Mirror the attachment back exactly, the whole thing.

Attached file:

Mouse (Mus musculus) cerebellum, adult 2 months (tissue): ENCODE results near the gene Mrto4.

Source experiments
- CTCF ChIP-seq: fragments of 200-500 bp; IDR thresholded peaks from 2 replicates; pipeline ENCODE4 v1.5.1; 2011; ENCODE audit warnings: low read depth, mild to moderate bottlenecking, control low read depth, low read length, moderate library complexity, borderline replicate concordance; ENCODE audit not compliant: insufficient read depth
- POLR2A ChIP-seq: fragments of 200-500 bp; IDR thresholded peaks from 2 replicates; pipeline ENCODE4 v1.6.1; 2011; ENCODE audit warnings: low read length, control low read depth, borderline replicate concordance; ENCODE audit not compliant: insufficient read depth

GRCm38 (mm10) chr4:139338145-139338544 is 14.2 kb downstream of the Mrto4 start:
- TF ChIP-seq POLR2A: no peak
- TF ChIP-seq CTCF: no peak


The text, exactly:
Mouse (Mus musculus) cerebellum, adult 2 months (tissue): ENCODE results near the gene Mrto4.

Source experiments
- CTCF ChIP-seq: fragments of 200-500 bp; IDR thresholded peaks from 2 replicates; pipeline ENCODE4 v1.5.1; 2011; ENCODE audit warnings: low read depth, mild to moderate bottlenecking, control low read depth, low read length, moderate library complexity, borderline replicate concordance; ENCODE audit not compliant: insufficient read depth
- POLR2A ChIP-seq: fragments of 200-500 bp; IDR thresholded peaks from 2 replicates; pipeline ENCODE4 v1.6.1; 2011; ENCODE audit warnings: low read length, control low read depth, borderline replicate concordance; ENCODE audit not compliant: insufficient read depth

GRCm38 (mm10) chr4:139338145-139338544 is 14.2 kb downstream of the Mrto4 start:
- TF ChIP-seq POLR2A: no peak
- TF ChIP-seq CTCF: no peak